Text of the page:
J.P. Nogues ’02 has always been fascinated by the stars. For three consecutive Halloweens he dressed up as an astronaut — his dream occupation since he was five years old. The first book he ever read was “Astronomy Today,” by Dinah L. Moche. But when Nogues started high school, astronomy took a back seat.
There were no astronomy classes at his school, so Nogues focused on literature. In fact, he entered Yale as a prospective English major. But he took an introductory course in cosmology and was hooked once again on his childhood passion.
In late September, Nogues and six other students formed the Society for Telescopes and Astronomical Research and Recreation as a way to get other Yalies passionate about the cosmos. STARRY began holding observation sessions on Cross Campus in January, the next one being Thursday night. The group also plans to create outreach programs with local elementary schools.
“It’s a club for anyone who enjoys looking at the sky, not just for astronomy majors,” said Nogues, who is a staff columnist for the Yale Daily News.
The idea of an astronomy club actually evolved during the middle of last year when Jeff Kenney, the director of undergraduate studies for the Department of Astronomy, suggested to academic advisee Danny Isquith ’02 that there ought to be an extracurricular organization for astronomy enthusiasts.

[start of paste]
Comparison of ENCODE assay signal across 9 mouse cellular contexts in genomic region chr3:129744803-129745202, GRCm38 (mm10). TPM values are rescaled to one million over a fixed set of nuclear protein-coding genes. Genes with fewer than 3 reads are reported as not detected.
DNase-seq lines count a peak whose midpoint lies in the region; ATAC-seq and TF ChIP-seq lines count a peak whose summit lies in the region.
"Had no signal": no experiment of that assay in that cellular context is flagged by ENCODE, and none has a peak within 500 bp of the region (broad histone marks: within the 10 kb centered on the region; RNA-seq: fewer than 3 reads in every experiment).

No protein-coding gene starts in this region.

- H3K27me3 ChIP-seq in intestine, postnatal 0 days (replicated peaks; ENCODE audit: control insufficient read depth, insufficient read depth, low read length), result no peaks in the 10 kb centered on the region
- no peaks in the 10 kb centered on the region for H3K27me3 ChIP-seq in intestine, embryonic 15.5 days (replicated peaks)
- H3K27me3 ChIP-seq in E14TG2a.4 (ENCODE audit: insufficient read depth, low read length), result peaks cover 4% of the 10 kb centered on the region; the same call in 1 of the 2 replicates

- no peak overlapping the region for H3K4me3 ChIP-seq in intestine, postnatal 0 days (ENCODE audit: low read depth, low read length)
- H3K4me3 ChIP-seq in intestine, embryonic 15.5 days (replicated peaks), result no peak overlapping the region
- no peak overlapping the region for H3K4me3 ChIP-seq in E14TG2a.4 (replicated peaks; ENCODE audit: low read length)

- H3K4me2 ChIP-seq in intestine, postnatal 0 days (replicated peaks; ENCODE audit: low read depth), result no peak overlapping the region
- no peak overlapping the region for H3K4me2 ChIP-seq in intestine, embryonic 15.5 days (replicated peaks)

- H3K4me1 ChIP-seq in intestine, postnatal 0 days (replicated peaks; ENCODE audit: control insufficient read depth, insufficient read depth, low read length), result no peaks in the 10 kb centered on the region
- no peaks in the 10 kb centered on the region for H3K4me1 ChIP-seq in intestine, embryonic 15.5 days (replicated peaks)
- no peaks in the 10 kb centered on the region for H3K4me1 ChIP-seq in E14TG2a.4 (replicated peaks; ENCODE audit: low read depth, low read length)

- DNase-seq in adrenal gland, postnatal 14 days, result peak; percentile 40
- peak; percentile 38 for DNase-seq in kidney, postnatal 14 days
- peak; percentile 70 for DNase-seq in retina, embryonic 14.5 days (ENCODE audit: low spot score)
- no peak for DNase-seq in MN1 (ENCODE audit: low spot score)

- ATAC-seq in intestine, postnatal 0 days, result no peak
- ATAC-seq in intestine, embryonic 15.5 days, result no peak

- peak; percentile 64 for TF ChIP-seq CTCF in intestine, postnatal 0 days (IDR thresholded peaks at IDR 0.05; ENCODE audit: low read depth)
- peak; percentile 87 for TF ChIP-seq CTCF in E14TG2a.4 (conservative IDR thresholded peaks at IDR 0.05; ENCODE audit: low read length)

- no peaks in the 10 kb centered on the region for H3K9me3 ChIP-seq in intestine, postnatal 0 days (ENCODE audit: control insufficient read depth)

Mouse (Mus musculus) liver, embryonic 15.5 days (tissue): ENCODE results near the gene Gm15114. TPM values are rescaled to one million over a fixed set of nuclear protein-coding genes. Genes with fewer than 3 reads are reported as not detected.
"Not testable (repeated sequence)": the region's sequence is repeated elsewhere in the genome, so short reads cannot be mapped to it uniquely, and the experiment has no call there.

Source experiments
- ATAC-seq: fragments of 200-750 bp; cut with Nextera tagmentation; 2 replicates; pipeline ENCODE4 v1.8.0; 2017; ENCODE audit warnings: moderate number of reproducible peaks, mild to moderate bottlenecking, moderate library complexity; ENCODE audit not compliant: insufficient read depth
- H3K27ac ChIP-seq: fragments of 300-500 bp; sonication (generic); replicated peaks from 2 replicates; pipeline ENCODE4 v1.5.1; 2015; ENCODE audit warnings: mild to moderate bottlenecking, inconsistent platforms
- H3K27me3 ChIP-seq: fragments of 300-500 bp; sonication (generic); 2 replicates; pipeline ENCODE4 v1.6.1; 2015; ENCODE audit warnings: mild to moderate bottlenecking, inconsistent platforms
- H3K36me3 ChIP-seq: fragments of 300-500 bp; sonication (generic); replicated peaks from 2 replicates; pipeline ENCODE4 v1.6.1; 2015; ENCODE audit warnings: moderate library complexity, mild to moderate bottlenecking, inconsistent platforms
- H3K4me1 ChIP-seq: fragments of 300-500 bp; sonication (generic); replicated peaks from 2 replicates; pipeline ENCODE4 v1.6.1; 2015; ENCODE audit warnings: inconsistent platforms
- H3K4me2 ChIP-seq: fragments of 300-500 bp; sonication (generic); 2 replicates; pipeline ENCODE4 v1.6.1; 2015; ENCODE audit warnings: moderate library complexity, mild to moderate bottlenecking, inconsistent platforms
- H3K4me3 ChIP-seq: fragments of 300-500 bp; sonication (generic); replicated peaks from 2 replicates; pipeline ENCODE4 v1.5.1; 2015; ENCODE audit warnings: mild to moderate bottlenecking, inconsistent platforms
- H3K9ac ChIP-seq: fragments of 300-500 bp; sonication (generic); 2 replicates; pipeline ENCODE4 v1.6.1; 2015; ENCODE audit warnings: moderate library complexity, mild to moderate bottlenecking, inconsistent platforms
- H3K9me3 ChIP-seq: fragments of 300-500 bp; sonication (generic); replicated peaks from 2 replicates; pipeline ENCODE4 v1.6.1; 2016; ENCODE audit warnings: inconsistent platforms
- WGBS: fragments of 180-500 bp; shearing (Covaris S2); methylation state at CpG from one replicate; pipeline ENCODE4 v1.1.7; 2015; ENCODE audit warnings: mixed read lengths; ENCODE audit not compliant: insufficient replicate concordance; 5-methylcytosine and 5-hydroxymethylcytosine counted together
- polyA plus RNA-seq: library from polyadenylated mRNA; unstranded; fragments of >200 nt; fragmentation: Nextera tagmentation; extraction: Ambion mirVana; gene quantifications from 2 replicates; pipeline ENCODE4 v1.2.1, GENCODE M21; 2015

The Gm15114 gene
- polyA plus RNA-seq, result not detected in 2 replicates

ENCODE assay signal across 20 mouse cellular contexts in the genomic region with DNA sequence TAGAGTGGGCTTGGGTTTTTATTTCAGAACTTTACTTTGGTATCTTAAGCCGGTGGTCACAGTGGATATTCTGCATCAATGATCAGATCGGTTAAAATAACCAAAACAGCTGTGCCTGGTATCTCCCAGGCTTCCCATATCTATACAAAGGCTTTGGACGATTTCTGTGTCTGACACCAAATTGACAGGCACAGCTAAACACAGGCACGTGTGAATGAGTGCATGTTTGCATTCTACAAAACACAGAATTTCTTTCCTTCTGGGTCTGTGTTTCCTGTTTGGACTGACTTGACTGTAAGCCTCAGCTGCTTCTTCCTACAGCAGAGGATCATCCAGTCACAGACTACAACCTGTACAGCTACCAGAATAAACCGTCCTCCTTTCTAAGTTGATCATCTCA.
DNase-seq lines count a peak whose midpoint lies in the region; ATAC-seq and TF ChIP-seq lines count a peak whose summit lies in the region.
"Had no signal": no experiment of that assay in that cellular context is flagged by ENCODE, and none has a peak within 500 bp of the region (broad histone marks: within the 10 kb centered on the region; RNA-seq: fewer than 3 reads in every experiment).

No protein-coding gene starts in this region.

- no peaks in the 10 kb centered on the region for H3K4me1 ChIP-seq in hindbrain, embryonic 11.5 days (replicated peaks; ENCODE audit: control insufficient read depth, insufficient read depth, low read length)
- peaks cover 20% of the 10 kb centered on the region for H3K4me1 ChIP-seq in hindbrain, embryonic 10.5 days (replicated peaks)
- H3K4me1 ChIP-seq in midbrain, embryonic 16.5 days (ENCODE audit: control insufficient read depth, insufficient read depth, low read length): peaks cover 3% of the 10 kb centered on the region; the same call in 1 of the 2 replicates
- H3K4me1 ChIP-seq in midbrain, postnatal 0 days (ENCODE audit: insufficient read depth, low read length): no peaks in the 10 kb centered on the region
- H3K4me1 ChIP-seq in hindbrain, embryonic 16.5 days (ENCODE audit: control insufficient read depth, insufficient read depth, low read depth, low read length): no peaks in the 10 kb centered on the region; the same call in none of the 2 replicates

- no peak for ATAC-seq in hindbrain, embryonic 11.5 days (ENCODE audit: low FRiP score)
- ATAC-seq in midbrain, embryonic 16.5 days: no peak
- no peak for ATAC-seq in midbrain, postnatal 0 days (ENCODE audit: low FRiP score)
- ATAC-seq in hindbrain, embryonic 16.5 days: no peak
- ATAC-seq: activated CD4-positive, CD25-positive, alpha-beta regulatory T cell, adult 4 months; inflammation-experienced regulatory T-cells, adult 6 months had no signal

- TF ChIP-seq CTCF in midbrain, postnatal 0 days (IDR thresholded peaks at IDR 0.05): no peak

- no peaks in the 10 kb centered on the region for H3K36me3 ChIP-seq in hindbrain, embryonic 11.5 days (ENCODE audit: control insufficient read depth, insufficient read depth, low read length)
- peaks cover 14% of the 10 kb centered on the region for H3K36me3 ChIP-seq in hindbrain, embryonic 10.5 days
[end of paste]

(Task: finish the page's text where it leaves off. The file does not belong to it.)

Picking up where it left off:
“He told me that there hasn’t been an astronomy club at Yale for over 10 years,” said Isquith, the current STARRY president.
But Isquith, an astronomy major, was not the only one with stellar aspirations — some non-astronomy majors are also getting into the act. Lauren Kinnee ’02, an art history major, and Jeff Wilbur ’02, a chemical engineering major, also helped organize STARRY.
“Jeff and I are both members of the New Haven Astronomical Society,” Kinnee said, “but without cars it’s difficult to attend a lot of their events. — We wanted a place closer to campus to look at the stars.”
With the help of Dave Goldberg, an associate professor of astronomy, Kinnee and Wilbur got in touch with Isquith and others and STARRY was born.
In his role as faculty advisor, Goldberg primarily serves as a liaison between STARRY and the Department of Astronomy.
“Basically, my job is to ask the department for money,” Goldberg said.
At first, STARRY’s primary focus was to assist in the Astronomy Department’s regular Thursday night observing sessions on Science Hill. Nogues said the group quickly got the idea that holding its own observing sessions closer to the center of campus would draw more of a crowd.
“Science Hill is all the way up there, and we’re all the way down here,” Nogues said. “We definitely see more students at Cross Campus sessions than we ever did at the observatory on Science Hill.”
Isquith said his goal is to make astronomy appeal to all students, especially those turned off by the physics and mathematics involved.
“I got interested in astronomy when my dad took me up to Kit Peak in Tucson, Ariz., and pointed out stars, constellations and planets,” Isquith said. “I want everybody to be able to enjoy the sky on this fundamental level.”